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Restaurants & Bars

Lal-Qila-- a Pakistani cabbie place in fancy clothes!

Mike G | May 22, 200203:47 PM     20

I had tried Sultan's Palace, the imposing domed restaurant just before Devon on Western (6345 N. Western), a couple of times before I started making a point of remembering that it wasn't very good.

Today as I headed up that way to put thoughts of Wall Street Deli out of my mind, I saw that it suddenly bore a new sign: Lal-Qila Curry & Kebab. (Whoops. Or was it Qal-Lila? Suddenly I'm not sure.)

I made a hasty pullover into a meter with money still left on it and went in for $6.95 lunch buffet. As I went in I asked the waiter a fateful question: "So, I see it has a new name, has the menu changed?"

Yes, new items, new owners, I was informed. (He also told me what the name means-- Red Fort, he said. "From a palace to a fort.") And because I had evidenced interest (and was the only customer at that moment), within a few moments I had the owner himself standing at my table, proudly telling me about buying the restaurant, and how Indians put the same curry on everything and don't know how to make real Lamb biryani (from which I deduced that he was Pakistani, a fact confirmed a moment later), and so on. When I asked him what restaurants he had owned or worked for before, he said "Many, many... where the Pakistani cabbies go. I am quite famous among the Pakistani cabbies." Aha! When I asked for a specific location, he said Clark and Hubbard (didn't ring a bell with me-- anyone know it?) He also said he is adding his kind of items bit by bit, and that he doesn't do a buffet at night because he wants things to be fresh at a nice dinner, and he can offer more and more authentic things that way, including kabobs. So I was impressed with his ambition (as well as the fact that Pakistani restaurateurs always seem approachable than Indian ones).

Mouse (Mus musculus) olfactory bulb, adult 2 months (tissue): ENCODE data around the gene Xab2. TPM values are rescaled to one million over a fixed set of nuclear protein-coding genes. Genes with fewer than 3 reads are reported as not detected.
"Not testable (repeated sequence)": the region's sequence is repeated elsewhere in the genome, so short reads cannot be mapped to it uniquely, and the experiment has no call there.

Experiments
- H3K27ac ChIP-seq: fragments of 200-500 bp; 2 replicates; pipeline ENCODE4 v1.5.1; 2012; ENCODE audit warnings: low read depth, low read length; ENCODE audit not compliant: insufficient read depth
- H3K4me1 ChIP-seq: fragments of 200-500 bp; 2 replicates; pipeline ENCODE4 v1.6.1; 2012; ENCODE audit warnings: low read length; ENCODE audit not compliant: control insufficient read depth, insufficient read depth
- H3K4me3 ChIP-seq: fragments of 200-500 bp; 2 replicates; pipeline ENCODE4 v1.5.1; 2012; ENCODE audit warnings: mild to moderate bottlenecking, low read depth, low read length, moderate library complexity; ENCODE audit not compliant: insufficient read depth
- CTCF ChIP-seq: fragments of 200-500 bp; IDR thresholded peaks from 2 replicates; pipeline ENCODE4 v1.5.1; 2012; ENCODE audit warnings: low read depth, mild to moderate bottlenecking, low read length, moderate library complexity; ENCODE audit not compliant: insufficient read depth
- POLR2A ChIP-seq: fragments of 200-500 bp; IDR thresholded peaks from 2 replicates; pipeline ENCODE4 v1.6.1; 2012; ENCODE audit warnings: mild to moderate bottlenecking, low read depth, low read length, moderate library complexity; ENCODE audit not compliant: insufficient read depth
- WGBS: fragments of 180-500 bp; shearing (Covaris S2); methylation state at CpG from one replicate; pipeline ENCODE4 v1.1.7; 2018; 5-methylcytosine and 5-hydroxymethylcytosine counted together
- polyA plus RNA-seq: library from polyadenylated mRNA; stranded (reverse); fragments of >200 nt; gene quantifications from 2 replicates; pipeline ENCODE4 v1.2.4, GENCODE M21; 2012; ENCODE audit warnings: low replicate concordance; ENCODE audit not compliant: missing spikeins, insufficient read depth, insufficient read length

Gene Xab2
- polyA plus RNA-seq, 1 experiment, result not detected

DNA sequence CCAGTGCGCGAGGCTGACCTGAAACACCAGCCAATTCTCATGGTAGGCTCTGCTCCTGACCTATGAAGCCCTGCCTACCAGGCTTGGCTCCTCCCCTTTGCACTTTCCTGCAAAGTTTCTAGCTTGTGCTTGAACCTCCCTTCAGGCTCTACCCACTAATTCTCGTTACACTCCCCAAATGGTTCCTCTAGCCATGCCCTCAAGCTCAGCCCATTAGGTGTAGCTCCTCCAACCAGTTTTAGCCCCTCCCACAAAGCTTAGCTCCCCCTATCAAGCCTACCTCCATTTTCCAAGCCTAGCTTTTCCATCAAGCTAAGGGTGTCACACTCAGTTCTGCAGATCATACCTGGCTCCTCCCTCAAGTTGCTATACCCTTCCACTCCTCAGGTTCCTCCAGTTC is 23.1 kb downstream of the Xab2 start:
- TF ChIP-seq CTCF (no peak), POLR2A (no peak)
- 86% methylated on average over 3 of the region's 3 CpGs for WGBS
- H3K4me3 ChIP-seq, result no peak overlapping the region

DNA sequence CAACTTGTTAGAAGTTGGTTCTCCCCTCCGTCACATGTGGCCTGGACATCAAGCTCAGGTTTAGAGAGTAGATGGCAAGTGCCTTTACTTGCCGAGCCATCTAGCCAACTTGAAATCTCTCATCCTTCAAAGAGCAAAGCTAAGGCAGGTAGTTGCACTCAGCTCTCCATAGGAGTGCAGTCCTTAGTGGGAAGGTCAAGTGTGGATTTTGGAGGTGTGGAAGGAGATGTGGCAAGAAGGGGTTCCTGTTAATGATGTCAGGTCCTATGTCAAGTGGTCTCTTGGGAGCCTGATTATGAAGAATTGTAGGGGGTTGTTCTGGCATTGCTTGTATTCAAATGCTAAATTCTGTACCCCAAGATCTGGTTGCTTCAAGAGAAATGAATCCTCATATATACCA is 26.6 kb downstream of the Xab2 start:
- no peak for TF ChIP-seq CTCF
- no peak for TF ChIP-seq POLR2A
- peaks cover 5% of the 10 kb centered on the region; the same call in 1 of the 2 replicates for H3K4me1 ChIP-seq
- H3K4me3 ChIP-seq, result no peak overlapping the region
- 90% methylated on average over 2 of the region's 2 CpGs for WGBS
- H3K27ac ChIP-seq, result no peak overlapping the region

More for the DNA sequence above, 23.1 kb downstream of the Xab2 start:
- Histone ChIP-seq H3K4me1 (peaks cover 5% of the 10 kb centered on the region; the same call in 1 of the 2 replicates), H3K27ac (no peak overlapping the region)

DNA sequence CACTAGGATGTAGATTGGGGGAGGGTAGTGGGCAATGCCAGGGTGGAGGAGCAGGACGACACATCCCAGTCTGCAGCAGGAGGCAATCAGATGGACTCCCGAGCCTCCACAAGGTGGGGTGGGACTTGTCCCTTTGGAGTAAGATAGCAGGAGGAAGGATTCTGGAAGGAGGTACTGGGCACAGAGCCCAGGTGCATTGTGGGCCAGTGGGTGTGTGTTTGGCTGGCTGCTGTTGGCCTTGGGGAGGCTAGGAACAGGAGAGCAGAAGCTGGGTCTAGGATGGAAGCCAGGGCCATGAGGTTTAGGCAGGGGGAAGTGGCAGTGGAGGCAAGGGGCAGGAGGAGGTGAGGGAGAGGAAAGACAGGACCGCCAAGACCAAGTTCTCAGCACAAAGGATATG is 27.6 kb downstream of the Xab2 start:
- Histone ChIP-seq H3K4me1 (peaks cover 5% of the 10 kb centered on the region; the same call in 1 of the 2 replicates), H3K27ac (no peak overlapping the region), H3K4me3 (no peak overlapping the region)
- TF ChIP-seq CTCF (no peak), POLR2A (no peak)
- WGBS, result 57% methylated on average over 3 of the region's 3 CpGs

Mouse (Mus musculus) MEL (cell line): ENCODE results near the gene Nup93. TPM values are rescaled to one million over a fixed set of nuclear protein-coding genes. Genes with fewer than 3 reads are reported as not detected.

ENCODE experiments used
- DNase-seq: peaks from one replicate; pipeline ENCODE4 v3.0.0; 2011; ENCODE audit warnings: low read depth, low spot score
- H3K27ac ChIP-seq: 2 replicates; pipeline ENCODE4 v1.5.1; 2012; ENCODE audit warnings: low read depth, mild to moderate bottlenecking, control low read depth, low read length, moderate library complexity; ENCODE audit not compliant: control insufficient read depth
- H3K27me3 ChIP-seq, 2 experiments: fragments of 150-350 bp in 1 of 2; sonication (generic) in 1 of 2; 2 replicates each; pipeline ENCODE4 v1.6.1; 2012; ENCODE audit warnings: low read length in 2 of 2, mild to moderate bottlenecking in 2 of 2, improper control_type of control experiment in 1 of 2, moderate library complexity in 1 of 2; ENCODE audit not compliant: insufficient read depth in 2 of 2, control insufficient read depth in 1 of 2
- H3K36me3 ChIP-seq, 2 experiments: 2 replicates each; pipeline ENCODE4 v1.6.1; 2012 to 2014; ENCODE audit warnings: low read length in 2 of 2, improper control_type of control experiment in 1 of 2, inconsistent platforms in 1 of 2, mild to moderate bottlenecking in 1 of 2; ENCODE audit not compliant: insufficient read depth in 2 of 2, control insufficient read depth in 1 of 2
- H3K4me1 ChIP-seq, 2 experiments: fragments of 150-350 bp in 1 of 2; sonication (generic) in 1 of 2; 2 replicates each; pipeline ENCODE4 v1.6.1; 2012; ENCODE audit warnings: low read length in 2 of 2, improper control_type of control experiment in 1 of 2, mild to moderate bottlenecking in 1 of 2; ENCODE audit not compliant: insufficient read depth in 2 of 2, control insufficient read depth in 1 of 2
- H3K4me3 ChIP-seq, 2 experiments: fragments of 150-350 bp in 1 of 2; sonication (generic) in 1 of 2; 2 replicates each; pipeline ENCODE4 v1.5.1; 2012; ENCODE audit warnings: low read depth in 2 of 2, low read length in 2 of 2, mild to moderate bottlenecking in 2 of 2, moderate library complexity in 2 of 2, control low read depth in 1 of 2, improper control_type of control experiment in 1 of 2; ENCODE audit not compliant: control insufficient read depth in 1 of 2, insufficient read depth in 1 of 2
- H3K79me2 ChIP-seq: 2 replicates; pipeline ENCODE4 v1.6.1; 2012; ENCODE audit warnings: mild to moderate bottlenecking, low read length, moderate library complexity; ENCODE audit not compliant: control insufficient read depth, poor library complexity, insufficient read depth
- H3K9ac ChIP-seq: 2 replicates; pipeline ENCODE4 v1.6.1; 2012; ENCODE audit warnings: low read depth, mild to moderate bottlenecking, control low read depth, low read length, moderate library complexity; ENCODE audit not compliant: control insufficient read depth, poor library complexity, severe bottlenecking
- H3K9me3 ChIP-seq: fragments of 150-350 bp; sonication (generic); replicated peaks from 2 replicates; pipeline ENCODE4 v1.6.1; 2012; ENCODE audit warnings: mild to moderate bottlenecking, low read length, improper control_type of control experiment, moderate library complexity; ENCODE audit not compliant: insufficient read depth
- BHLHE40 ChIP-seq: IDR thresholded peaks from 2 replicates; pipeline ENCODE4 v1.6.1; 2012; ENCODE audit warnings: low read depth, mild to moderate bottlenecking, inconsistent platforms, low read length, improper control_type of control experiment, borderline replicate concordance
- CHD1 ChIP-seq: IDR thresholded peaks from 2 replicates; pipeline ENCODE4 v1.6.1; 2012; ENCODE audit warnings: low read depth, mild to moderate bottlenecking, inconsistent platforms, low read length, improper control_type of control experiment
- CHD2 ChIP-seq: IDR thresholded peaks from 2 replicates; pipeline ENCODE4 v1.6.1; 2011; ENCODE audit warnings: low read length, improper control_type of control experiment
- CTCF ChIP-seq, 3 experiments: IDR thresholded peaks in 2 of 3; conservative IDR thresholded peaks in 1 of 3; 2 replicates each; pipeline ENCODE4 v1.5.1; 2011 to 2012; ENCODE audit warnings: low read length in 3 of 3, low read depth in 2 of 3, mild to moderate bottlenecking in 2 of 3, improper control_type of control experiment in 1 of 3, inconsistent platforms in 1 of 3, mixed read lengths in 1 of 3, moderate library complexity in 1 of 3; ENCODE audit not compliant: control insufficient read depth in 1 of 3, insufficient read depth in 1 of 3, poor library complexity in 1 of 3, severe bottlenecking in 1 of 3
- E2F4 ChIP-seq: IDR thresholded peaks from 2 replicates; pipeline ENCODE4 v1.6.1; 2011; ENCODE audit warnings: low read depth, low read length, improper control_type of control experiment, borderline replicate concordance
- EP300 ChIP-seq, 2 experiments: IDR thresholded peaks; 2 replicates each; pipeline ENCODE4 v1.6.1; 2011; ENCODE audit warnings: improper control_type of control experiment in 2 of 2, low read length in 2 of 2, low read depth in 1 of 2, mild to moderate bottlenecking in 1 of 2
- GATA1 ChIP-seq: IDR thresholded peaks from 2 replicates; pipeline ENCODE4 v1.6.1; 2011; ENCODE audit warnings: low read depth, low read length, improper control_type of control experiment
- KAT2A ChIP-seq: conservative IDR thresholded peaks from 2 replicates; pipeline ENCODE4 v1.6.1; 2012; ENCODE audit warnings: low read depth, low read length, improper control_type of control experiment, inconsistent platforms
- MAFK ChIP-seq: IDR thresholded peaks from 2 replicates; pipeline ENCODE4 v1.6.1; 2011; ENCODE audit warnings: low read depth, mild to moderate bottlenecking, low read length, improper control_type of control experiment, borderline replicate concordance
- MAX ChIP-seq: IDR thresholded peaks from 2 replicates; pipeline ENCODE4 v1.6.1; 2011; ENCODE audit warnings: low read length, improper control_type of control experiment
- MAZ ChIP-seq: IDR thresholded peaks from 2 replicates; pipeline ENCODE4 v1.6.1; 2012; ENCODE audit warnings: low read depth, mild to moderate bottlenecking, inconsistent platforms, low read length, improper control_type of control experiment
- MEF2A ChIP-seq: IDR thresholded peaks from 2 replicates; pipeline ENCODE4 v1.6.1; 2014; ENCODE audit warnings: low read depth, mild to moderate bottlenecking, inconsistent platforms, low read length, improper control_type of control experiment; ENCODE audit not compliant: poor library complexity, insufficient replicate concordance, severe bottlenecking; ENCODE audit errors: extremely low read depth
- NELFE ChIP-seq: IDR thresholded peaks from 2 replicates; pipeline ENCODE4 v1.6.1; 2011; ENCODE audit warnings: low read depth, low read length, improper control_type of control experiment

When I went to the buffet at last, I did indeed see signs of Zim's dictum that the early stages of a buffet will have things you've never seen before (and may not see for long). So how was it? Well, there were good things and indifferent things, and by the fact that tandoori chicken was among the latter, I suspect the more authentic items are the good ones. Better than tandoori chicken was Lahori chicken, while the tomatoey lamb curry and the coconut milk-flavored yellow curry on vegetable fritters (not a diet dish) were pretty tasty too.

So if you've avoided Sultan's Palace, it's gone. Give this a try, especially as more items are added over the next few weeks.

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